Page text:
Homes Around 40 to 60 Years Old

Homes that are around this age are modern homes in many ways, but they still have some issues you need to watch out for.

Electrical Wiring

Generally, electrical systems that were installed in the 1970s and 1980s are modern electrical systems. They have circuit breakers (instead of fuses) and grounded receptacles.

However, there was a worldwide shortage of copper during the 1970s (copper is the preferred material for electrical wiring). Because of the shortage, many builders used aluminum, which was easily available and inexpensive. But receptacles and light switches were usually still made of copper or other metals that react to aluminum. This causes the wiring to overheat, creating a fire hazard.

The standard for electric panels during this time was 100 amps, which may be adequate for some homes, but many modern homes are likely to need up to 200 amps.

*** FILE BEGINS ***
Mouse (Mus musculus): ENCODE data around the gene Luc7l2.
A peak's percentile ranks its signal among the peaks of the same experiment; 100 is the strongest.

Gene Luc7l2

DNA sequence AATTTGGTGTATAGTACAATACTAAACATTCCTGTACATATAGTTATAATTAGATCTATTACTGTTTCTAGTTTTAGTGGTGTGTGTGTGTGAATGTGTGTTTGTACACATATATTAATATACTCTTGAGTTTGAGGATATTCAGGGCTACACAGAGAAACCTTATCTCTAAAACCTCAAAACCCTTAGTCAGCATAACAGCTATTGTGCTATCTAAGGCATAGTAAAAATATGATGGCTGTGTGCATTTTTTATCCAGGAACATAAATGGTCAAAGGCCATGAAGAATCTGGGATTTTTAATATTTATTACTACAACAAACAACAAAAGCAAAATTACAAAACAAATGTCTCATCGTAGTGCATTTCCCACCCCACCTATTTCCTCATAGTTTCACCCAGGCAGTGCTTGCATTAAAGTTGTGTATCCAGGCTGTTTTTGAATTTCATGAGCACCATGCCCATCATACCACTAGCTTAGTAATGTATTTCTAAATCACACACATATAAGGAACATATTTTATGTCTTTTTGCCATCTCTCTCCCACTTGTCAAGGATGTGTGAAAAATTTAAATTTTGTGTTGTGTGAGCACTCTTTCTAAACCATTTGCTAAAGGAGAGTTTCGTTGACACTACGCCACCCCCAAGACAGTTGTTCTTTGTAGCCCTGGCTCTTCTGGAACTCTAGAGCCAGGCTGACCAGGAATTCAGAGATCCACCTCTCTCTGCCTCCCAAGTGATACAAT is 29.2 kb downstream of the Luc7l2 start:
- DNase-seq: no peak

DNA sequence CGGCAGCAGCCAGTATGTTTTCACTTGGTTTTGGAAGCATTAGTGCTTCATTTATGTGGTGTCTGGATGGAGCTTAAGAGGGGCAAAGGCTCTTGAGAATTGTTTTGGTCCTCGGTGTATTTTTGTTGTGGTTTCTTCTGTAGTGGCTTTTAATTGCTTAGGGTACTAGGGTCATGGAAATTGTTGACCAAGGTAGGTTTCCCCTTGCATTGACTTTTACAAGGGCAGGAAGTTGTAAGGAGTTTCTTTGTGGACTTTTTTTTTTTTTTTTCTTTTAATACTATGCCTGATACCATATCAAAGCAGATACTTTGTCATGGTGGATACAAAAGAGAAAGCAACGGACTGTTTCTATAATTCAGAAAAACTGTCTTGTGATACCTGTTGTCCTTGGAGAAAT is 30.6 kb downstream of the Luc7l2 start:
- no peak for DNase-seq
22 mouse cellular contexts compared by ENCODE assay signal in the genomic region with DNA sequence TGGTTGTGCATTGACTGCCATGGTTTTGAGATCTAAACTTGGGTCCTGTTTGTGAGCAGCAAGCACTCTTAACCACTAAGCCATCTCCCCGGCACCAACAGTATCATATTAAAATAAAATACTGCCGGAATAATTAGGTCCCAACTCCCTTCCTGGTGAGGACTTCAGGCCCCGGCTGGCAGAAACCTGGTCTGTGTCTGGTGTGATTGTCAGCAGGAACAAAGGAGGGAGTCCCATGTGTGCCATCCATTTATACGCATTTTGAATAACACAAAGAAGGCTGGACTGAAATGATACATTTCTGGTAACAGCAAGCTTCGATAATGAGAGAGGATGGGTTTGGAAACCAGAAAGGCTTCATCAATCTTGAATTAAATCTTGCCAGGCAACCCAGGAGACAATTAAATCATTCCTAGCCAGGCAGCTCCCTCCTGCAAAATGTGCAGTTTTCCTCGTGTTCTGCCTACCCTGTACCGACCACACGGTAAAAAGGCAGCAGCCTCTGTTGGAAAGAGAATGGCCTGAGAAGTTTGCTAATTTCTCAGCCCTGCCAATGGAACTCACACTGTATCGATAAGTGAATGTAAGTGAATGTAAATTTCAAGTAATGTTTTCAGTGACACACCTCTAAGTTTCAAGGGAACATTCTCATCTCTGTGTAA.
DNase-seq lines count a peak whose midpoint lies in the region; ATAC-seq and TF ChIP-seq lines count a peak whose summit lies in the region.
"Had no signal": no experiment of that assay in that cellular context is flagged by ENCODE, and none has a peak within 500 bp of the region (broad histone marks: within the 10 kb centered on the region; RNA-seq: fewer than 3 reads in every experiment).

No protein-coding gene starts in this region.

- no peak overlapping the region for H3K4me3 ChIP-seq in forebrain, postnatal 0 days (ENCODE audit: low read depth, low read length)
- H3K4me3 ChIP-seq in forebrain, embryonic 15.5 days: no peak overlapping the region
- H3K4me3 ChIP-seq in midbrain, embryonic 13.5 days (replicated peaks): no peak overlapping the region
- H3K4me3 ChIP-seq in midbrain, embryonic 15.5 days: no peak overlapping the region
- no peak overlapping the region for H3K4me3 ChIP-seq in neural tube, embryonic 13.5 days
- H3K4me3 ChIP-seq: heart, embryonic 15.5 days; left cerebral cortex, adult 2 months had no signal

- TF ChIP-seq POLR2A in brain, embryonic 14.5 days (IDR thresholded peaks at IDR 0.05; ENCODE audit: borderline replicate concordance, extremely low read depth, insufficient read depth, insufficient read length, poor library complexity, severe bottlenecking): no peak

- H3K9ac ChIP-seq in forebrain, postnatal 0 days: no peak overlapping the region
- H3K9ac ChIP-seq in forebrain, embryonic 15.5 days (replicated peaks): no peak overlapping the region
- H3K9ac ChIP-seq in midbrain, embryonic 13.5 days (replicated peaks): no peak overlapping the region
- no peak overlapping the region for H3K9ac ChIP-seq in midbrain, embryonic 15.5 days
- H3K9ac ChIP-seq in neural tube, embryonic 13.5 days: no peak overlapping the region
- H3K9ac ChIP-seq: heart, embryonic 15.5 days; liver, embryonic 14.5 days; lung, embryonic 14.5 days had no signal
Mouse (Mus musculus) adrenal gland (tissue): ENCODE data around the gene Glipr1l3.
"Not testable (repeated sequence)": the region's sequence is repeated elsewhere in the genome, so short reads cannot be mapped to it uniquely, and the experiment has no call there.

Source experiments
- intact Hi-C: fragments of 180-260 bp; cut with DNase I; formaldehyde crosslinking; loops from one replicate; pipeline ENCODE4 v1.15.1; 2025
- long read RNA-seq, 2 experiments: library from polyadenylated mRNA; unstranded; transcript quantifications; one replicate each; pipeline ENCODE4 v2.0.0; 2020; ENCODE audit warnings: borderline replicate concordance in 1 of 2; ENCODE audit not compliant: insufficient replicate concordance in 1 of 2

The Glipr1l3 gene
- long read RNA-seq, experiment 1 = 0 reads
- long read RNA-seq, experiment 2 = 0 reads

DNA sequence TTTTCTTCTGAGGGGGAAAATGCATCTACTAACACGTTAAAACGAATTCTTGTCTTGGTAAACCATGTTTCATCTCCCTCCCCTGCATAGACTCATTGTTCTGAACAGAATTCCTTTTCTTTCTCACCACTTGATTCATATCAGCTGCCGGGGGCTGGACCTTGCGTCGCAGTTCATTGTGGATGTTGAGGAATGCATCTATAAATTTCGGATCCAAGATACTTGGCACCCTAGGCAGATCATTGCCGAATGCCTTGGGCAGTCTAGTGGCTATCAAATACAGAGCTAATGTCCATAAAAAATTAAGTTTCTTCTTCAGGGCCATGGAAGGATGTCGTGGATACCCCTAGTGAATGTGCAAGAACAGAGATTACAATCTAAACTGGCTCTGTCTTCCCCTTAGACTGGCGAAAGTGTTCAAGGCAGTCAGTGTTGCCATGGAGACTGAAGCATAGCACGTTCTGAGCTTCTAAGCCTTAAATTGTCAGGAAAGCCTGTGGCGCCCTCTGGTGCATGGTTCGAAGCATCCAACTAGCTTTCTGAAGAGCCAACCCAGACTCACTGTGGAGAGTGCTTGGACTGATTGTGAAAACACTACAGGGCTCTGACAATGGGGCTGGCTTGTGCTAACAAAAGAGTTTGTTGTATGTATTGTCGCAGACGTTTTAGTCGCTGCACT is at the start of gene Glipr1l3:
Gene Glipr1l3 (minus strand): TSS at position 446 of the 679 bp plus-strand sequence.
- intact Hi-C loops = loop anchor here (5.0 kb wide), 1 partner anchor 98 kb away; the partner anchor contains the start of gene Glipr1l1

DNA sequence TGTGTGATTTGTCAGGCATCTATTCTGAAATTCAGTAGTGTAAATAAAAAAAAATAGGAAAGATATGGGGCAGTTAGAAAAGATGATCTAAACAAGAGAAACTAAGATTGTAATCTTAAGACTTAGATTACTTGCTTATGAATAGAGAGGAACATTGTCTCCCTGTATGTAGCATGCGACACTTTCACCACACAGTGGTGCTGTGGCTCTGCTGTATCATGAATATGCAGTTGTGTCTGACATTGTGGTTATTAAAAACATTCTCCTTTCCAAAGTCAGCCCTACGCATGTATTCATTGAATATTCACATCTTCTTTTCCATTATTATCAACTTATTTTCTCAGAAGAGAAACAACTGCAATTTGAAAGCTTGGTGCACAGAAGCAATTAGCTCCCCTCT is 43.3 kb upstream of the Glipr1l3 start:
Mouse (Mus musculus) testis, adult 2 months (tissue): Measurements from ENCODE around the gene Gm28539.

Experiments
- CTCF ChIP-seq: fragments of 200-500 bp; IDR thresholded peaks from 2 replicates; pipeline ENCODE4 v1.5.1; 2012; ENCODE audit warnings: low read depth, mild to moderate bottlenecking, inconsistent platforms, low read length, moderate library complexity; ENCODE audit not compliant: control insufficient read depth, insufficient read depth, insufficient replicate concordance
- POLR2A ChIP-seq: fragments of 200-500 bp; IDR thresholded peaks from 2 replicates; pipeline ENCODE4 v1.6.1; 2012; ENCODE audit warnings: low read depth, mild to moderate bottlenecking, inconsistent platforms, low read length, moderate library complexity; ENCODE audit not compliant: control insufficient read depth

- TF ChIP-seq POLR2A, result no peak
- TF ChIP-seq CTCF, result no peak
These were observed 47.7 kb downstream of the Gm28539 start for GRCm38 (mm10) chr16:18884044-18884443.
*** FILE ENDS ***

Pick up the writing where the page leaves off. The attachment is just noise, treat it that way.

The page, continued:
Many houses built in Utah during this time period have copper pipes, and they should be in good condition. However, angle stop valves behind toilets and under sinks may need to be replaced.

Swamp Coolers

Homes from this era usually have forced heat, but they can come with a variety of heating and cooling systems.

In Utah, swamp coolers or evaporated coolers are a common form of air conditioning. They are usually only effective in drier climates like ours. Swamp coolers are usually on the roof and give cool air through water evaporation. They work best on single-level homes, but even then, they may not be adequate for our hot summers. You may want to consider installing an air conditioning system.


Asbestos is an inexpensive, fire-retardant material that was used extensively in homes built from the 1940s to the 1970s.  If the material is in poor condition and the asbestos fibers are exposed, they can be easily inhaled and cause lung cancer. The good news is that if the material is in good condition, it’s not a health hazard. Asbestos is commonly found in some types of:

  • Insulation on basement boilers and pipes
  • Vinyl floor tiles, linoleum, and floor glue
  • Window caulking and glaze
  • Roofing and siding material
  • Plaster
  • HVAC duct insulation
  • Paint